• Positive culture
– ≥50,000 cfu/mL of uropathogen cultured from catheter
specimen, AND
• Positive urinalysis
 Evidence quality: C
 Recommendation
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Where Did 100,000 Come From?
0%
10%
20%
30%
40%
50%
60%
70%
80%
90%
Asymptomatic women in medical
OPD
Asymptomatic women with
diabetes
Asymptomatic women with
cystocele
Pts with diagnosis of pyelonephritis
0 10
0-1
10
1-2
10
2-3
10
3-4
10
4-5
10
5-6
>10
6
Kass E. Asymptomatic infections of the urinary tract. Trans Assoc Am Phys. 1956;69:56–64
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Urinalysis
• Positive urinalysis required for diagnosis
– Positive culture with “negative” urinalysis
• Contamination
• Asymptomatic bacteriuria
• Urinalysis not sensitive enough
• Positive
– Dipstick: +LE (leukocyte esterase) and/or +nitrite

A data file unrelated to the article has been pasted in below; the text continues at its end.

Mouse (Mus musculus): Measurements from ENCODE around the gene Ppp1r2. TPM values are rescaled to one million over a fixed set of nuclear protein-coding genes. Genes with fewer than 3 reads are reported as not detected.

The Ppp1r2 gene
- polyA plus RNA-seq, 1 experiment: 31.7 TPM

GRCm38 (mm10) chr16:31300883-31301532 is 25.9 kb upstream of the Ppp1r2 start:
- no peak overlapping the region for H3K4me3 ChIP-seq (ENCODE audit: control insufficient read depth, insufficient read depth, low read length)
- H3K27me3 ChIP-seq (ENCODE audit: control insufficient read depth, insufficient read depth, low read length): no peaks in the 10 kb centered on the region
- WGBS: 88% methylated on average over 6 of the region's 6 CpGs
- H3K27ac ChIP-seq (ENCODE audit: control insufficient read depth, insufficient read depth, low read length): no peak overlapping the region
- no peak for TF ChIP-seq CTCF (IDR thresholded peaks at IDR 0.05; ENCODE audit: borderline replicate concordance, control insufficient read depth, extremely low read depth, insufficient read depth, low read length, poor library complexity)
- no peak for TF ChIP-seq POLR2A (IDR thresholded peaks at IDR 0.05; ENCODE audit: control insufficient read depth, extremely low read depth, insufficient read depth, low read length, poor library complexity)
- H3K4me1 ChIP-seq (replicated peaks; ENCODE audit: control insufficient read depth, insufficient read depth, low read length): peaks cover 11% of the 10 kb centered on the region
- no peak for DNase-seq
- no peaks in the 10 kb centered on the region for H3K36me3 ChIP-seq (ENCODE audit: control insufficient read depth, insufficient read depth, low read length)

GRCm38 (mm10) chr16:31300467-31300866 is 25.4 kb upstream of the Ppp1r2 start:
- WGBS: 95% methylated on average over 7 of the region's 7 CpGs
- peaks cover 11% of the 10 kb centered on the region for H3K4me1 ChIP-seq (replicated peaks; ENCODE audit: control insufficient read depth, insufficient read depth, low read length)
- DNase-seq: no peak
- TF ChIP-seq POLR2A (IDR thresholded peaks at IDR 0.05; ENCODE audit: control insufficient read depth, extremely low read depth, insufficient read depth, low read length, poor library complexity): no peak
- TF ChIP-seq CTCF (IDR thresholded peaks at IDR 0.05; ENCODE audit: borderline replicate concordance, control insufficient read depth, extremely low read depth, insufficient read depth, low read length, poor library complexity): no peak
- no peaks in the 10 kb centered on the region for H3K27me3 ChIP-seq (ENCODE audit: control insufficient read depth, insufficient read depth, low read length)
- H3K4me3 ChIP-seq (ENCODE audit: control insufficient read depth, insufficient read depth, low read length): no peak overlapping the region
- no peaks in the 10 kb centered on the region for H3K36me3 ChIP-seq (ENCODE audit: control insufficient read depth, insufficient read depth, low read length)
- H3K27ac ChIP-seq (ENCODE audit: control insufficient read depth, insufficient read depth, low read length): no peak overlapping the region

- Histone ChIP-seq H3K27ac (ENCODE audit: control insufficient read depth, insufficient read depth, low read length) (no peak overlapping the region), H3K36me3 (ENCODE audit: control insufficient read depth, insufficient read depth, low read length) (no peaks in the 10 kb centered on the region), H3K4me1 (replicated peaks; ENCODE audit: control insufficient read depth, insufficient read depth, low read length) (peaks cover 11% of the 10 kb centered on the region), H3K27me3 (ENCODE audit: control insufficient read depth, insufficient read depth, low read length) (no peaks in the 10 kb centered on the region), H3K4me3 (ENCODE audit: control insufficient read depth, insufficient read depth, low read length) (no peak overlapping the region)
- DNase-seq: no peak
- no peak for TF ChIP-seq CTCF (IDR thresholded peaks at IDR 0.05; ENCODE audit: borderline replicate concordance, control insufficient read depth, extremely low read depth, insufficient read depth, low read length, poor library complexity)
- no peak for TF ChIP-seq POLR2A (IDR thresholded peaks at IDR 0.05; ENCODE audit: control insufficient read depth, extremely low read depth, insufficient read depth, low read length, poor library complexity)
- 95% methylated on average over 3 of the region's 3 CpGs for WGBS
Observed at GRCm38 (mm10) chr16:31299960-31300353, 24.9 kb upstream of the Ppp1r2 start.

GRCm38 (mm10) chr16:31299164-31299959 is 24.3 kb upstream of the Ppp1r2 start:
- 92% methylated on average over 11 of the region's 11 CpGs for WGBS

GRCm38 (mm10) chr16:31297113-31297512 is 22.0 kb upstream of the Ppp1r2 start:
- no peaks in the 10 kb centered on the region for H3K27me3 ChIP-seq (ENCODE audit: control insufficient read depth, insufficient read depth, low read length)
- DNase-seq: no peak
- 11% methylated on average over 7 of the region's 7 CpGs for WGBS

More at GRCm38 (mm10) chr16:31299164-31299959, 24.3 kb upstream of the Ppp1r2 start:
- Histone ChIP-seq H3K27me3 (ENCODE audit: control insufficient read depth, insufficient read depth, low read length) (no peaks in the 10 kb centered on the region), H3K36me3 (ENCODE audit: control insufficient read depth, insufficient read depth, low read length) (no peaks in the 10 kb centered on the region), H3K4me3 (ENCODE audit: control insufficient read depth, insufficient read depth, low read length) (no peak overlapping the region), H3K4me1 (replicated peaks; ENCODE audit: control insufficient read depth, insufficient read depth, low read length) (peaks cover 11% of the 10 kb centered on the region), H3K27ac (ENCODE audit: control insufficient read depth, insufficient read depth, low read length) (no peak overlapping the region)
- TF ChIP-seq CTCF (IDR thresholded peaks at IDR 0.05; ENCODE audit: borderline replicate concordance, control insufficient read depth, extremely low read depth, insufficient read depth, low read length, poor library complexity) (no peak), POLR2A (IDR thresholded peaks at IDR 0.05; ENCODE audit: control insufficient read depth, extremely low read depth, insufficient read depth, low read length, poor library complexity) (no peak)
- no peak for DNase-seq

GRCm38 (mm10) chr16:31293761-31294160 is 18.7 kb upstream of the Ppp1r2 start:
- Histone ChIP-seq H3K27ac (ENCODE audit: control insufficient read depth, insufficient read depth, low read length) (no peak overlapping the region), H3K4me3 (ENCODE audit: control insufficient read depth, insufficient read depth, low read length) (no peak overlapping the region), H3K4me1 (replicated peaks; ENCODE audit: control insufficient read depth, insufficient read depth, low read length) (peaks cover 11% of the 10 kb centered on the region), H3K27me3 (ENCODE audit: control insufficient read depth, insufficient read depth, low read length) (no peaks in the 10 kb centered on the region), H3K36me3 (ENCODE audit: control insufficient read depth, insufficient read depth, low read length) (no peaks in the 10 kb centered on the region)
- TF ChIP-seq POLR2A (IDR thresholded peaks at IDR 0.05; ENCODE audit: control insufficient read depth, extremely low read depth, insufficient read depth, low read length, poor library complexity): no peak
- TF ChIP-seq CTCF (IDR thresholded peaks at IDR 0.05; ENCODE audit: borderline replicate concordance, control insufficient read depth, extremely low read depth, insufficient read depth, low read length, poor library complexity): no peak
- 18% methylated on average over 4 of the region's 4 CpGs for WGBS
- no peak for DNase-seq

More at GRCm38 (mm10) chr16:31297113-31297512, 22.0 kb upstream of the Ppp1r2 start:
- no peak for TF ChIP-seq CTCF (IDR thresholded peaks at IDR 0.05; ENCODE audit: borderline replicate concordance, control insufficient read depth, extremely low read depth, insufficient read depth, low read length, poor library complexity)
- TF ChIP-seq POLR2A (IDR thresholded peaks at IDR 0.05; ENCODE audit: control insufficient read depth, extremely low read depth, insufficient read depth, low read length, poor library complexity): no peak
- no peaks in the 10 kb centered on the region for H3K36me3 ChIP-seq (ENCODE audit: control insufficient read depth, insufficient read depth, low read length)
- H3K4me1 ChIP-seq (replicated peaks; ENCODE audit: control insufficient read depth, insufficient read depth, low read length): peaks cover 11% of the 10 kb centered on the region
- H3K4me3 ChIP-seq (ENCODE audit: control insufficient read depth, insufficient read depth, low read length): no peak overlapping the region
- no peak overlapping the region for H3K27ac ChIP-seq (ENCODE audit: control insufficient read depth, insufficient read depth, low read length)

– Microscopy: White blood cells ± bacteria
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Action Statement 4
Choice of route: Initiating treatment orally or parenterally
is equally efficacious, so choice is based on practical
considerations.
 Evidence quality: A
 Strong recommendation
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Action Statement 4
Choice of route: Initiating treatment orally or parenterally
is equally efficacious, so choice is based on practical
considerations.
 Evidence quality: A
 Strong recommendation
Choice of drug: Based on local sensitivity patterns,
adjusted according to sensitivity of particular uropathogen
 Evidence quality: A
 Strong recommendation

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Action Statement 4
Choice of route: Initiating treatment orally or parenterally is equally
efficacious, so choice is based on practical considerations.
 Evidence quality: A
 Strong recommendation
Choice of drug: Based on local sensitivity patterns, adjusted
according to sensitivity of particular uropathogen
 Evidence quality: A
 Strong recommendation
Duration of treatment: 7–14 days
 Evidence quality: B
 Recommendation
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Action Statement 5
Febrile infants with UTIs should undergo renal and